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Price It Right: A Guide to Print Services Package Pricing

It’s one of the most challenging aspects of any business, especially if you’re just setting up shop. How do you know what price to set? Here’s the Soyang printing pricing guide.

Written by
Ella Faulkner
Internal Sales

Why Print Packages Pricing Matters 

Price is far from the only factor in a customer deciding to choose your print services. The quality of your work, speed of delivery, expert advice, ease of relationship and your ability to fit in last minute jobs when they really need it can all be important in deciding which print shop to use.

But even if it’s not the deciding factor, price will always be a factor. Price too low and not only do you miss out on income you could be enjoying, you also potentially set expectations for the future, making it difficult to raise prices later because you’re seen as being at the ‘budget’ end of the market.

Price too high, of course, and people may either choose not to use you in the first place or take their business elsewhere as your prices increase to levels they feel uncomfortable with.

Print package pricing, then, is about balance. Here’s how to achieve it.

FREE DOWNLOAD: Top Print Industry Pain Points And How To Resolve Them

How to Set Your Print Package Pricing 

There are many factors that play into setting your print pricing. These include:


No business can last long selling products and services for less than they cost to supply. So as a baseline, it’s vital to understand the cost of your business, it’s print materials and, crucially for print shops, how those costs break down across the packages you offer.

An ink or toner cartridge, for example, has a certain cost, but you’ll get lots of individual prints out of each one, so you need to understand the cost per item.

Your costs will be divided into the fixed costs of things like print shop rent, vehicles, equipment hire or monthly purchase costs and wages.

Variable costs will include energy, papers, vinyls, inks and other print essentials. Print management software can make it easier to identify individual unit costs.


What is it that customers value most about what you do? It may be that you offer huge print runs at rock bottom prices, in which case you’ll need to price keenly and keep a constant eye on the competition to ensure you’re always one step ahead (see below).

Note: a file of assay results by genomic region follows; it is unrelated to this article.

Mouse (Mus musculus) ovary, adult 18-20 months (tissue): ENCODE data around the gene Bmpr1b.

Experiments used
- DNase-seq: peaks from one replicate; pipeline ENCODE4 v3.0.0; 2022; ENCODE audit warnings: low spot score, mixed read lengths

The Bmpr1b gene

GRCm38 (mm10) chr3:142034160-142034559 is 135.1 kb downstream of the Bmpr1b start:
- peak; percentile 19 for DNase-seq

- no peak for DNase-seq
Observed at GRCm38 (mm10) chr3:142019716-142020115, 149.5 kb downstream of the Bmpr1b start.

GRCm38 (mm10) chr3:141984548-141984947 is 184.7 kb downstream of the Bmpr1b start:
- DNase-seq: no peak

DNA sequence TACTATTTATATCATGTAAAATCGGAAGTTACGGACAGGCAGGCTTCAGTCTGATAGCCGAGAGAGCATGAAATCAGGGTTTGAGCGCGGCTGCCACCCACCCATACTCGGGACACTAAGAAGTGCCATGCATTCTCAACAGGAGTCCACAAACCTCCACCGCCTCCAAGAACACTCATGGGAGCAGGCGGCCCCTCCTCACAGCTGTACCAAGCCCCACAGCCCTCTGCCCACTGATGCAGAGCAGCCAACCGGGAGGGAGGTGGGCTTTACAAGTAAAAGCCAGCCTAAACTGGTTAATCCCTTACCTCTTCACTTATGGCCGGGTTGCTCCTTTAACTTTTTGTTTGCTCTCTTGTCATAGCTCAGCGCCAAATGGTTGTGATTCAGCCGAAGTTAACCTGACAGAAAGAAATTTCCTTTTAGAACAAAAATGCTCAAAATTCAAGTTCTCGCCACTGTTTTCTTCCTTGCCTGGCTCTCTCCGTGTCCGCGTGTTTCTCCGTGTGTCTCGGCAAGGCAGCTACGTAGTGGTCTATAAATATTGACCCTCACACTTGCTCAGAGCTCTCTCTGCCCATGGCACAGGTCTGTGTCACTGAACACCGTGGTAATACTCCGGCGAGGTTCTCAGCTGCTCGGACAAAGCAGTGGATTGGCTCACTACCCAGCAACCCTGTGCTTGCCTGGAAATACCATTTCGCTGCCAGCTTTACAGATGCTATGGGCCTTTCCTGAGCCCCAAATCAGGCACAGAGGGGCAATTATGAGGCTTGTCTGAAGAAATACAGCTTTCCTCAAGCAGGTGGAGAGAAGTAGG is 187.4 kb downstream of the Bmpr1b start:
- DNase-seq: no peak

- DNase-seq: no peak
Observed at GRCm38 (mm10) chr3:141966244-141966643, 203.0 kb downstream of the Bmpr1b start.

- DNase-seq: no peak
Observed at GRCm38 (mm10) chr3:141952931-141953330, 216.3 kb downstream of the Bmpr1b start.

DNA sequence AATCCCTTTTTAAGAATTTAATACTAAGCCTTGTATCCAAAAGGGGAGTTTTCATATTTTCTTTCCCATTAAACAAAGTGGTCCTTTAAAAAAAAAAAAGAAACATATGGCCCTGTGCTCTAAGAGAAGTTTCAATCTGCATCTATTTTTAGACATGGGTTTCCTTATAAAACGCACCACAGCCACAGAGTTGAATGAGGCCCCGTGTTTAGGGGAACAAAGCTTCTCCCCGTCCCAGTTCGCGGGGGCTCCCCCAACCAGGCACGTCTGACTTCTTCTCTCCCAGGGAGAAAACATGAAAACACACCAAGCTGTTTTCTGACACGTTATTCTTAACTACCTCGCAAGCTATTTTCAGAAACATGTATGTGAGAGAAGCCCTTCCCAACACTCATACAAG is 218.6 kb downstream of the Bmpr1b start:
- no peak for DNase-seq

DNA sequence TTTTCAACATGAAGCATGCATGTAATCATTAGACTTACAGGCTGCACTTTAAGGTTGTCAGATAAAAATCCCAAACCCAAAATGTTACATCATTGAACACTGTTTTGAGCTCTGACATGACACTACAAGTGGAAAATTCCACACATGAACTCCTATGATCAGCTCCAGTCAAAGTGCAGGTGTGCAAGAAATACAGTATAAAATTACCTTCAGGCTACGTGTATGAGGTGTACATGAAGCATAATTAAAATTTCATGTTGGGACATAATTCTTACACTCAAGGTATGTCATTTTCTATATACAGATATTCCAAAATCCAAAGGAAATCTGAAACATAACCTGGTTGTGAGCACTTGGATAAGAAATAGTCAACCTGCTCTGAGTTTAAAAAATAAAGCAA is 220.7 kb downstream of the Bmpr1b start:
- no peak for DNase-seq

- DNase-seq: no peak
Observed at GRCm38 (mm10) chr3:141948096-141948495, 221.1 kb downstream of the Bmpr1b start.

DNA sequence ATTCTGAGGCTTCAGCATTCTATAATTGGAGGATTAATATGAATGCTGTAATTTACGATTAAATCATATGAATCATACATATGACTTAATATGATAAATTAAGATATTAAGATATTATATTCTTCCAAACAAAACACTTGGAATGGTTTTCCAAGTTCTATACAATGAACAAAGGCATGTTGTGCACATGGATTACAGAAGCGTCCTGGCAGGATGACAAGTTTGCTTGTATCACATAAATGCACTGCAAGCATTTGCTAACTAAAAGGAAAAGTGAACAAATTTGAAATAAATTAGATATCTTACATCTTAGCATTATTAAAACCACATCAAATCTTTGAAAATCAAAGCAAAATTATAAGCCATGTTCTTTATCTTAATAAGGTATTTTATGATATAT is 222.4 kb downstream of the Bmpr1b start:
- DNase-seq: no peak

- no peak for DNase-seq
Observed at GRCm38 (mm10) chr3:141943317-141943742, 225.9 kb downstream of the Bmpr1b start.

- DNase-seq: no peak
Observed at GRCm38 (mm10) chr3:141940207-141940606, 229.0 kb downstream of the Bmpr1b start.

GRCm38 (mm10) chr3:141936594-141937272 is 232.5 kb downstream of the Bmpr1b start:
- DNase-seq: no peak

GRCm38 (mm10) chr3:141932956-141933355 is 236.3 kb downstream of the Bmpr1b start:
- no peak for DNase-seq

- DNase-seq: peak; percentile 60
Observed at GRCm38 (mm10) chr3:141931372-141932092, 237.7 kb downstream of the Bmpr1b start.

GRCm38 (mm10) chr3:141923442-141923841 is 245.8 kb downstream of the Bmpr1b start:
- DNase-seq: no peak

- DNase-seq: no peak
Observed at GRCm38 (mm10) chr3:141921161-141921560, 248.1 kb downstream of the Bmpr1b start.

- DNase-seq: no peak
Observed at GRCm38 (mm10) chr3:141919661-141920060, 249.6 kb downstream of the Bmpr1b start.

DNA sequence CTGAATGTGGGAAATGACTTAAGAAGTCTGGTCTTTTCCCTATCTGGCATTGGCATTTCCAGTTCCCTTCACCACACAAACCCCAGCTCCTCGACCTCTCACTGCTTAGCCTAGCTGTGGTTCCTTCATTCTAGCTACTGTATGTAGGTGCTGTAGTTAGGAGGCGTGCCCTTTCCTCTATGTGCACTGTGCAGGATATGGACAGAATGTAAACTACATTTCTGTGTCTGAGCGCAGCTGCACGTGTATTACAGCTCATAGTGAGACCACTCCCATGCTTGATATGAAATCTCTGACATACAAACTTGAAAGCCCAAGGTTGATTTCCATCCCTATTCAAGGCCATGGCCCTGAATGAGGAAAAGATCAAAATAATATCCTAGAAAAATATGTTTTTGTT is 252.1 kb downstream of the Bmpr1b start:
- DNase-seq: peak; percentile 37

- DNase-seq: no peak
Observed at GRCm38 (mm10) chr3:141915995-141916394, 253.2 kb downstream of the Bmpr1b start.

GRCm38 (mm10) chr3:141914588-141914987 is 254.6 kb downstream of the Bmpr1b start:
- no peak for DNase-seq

On the other hand, your business may be built on niche capabilities, or the ability to produce work of a quality that beats your peers. Here, you may be able to charge more for the work you do because price isn’t your competitive advantage.

By understanding your true value to your customers, you can gain a clearer understanding of where you should pitch your print prices. 

FREE DOWNLOAD: Top Print Industry Pain Points And How To Resolve Them


We’re not suggesting that you should look at your closest competitor and simply do what they do — there are too many variables that may set you apart to make that a wise strategy. 

But it is important to be at least aware of what the competition is doing so you can factor it into your calculations if necessary. And if low print packages pricing is one of your major selling points, you’ll need to be extra vigilant to ensure you’re always competitive.


We’ve left this till last, but in many ways it should be first. Every company is in business to create customers and sell to them. And it can only keep doing that if it earns more than it spends. 

That means factoring in a profit margin on each of your print packages, so that each one earns you a little more than it cost to produce. We explore ways to set that profit margin below.

Print Package Pricing Models

There are ways of altering all of the above figures. You can reduce costs, for example, by shopping around or ordering in bulk. You can change your perceived value by, for example, choosing a higher quality print material or promoting its durability, waterproofing, UV resistance etc.

But of all the above print package pricing factors, none is more variable than margin. By choosing your approach to profit, you should finally be able to settle on a price for your print packages.

Options include:

  • Bulk discounts: Price individual projects higher than bulk orders, where set up times per unit will be much less, so you protect profit margin for both types of order.
  • Loss leaders: Undercut the market by offering at or below cost prices on some print packages, where you know you can recoup any losses through cross sells, upsells and repeat business.
  • Loyalty builders: Increase margin for first time customers and offer discounts to longer standing customers to help lock in loyalty.
  • Introductory offers: The opposite of the above, designed to attract customers to you and away from competitors. Once a price conscious customer is with you though, you’ll need to keep offering value in order to stop them wandering off again.
  • Account model: A great way to lock in repeat business, give trade customers preferential account terms (such as a line of credit giving them a few additional days/weeks to pay), loyalty offers and the occasional freebie to say thank you. In return, you could secure larger trade accounts.
  • Subscription model: Do your customers make (roughly) regular orders of certain products? Offer tiered print packages with scaled prices, so they can pay a flat fee every month to get the print they need. Great for customers that want to even out their sprint spend to achieve monthly cost consistency. Equally good in terms of protecting your profit margins. 

FREE DOWNLOAD: Top Print Industry Pain Points And How To Resolve Them

Talk to Soyang

Whatever your approach to print packages pricing, Soyang’s print materials can support your pricing models. To find out more, talk to us.


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